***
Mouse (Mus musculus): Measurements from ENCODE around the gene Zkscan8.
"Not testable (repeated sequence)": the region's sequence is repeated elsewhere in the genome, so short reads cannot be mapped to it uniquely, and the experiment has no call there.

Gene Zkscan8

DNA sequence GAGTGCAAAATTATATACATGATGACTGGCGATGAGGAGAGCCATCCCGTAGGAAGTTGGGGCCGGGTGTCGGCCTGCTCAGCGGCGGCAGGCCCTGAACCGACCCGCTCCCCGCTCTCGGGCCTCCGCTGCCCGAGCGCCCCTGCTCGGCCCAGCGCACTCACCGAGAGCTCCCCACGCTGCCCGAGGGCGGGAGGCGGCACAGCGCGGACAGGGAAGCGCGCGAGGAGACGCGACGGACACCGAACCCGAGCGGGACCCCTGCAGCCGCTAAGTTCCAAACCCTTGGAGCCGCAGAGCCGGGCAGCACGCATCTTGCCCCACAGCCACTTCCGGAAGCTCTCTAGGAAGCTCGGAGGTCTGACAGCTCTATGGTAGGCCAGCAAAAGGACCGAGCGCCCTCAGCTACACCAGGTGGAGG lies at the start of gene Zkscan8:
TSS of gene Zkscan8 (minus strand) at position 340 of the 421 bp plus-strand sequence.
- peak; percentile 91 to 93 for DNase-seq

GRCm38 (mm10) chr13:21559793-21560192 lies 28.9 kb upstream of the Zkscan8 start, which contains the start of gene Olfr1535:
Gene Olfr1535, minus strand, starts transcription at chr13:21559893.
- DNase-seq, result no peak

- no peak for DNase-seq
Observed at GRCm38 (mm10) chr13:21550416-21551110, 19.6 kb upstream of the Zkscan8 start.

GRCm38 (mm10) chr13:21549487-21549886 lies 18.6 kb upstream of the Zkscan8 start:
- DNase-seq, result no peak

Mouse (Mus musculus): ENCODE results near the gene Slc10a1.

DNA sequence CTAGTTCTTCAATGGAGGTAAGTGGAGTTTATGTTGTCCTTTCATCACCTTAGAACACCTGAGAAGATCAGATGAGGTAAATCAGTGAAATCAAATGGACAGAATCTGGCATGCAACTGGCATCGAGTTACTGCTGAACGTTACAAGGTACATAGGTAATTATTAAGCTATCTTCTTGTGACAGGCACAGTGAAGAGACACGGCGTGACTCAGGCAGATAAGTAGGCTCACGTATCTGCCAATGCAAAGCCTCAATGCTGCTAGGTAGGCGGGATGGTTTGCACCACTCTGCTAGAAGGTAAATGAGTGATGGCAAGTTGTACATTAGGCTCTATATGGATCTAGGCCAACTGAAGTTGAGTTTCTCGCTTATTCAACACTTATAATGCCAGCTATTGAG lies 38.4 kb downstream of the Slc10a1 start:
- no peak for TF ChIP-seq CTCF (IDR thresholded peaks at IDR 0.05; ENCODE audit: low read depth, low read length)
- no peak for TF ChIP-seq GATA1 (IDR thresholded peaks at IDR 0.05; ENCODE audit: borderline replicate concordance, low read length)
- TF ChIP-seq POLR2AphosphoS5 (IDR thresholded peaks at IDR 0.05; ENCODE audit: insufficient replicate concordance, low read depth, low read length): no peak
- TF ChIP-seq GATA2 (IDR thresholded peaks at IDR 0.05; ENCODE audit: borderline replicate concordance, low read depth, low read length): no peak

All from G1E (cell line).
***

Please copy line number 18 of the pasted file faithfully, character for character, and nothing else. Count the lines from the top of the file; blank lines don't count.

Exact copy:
- TF ChIP-seq POLR2AphosphoS5 (IDR thresholded peaks at IDR 0.05; ENCODE audit: insufficient replicate concordance, low read depth, low read length): no peak